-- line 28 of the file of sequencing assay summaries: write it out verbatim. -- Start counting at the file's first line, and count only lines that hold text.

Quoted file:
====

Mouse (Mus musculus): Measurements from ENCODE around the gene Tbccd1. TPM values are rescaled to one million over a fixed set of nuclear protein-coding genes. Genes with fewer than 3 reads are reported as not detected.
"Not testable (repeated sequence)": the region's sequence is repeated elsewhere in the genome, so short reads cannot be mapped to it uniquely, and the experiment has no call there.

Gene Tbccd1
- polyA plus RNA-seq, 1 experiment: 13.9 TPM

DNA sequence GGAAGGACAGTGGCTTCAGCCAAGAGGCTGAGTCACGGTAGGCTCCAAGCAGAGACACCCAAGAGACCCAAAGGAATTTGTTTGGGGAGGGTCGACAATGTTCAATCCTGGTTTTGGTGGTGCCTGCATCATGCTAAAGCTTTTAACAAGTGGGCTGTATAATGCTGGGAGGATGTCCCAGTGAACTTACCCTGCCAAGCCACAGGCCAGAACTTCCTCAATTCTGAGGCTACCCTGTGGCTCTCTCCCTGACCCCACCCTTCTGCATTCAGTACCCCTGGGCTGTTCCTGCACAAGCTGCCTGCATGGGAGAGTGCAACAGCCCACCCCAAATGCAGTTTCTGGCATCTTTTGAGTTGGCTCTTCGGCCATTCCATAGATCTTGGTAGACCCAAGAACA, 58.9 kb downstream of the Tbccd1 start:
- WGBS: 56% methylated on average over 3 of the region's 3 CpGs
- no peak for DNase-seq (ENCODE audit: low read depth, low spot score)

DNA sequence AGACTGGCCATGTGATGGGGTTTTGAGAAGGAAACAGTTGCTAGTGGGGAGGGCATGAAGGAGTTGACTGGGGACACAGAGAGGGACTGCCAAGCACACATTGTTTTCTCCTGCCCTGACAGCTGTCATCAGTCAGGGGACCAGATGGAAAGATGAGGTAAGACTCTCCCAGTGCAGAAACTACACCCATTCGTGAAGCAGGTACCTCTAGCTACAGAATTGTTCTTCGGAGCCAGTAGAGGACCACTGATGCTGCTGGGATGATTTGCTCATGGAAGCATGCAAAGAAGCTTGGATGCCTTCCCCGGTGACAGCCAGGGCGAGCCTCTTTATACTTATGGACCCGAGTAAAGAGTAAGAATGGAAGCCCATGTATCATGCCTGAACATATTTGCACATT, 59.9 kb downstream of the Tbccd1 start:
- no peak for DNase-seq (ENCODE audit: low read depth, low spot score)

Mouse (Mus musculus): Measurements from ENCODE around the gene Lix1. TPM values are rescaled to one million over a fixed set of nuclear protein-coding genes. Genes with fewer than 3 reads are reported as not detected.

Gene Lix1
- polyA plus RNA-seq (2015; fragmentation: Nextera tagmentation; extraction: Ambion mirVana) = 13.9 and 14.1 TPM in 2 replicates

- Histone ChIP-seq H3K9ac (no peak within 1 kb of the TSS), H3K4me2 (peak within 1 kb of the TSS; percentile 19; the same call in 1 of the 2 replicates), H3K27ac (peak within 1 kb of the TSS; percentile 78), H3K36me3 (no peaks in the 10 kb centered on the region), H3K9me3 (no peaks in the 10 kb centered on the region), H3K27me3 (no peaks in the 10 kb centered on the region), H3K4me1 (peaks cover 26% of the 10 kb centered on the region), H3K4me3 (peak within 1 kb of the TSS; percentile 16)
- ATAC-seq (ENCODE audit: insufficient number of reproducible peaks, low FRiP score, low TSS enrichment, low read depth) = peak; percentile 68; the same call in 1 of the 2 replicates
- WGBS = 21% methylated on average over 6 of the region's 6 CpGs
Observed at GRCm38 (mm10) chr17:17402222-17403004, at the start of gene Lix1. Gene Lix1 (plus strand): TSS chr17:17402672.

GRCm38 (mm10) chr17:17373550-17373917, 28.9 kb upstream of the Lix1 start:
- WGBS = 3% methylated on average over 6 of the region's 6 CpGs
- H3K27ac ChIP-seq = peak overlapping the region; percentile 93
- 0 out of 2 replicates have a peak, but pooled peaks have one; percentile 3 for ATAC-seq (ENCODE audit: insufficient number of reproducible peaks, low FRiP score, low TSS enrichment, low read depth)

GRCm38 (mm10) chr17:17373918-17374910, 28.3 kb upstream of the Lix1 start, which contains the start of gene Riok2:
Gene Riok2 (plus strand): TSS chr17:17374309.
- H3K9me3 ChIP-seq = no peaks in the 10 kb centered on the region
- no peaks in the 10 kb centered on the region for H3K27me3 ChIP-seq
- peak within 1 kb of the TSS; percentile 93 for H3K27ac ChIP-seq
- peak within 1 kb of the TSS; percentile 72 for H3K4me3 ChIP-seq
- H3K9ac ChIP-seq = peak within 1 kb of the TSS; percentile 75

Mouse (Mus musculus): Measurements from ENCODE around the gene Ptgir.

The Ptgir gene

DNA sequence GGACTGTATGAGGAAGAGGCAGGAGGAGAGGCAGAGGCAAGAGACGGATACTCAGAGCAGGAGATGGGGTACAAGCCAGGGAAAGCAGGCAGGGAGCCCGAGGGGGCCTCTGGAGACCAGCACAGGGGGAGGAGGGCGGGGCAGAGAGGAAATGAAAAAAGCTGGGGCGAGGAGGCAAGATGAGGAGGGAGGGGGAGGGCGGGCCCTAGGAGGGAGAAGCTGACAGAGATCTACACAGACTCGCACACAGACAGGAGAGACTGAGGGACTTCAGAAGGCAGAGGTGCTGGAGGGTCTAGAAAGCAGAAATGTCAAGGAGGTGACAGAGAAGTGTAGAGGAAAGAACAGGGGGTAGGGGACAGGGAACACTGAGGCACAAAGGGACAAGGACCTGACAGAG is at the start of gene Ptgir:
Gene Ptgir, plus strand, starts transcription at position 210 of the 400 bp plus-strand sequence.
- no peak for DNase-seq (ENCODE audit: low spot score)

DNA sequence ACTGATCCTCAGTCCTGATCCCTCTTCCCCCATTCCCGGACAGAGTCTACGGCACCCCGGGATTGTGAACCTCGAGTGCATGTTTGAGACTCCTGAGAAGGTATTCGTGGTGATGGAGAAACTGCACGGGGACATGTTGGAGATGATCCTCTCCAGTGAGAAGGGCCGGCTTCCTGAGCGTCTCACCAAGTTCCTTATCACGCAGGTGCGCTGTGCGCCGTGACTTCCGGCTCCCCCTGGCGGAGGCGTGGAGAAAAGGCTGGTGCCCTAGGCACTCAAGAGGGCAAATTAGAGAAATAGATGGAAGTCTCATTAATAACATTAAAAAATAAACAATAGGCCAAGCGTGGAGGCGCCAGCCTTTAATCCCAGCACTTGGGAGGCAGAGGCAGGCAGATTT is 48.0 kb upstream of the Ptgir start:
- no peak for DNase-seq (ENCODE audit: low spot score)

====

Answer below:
Mouse (Mus musculus): Measurements from ENCODE around the gene Ptgir.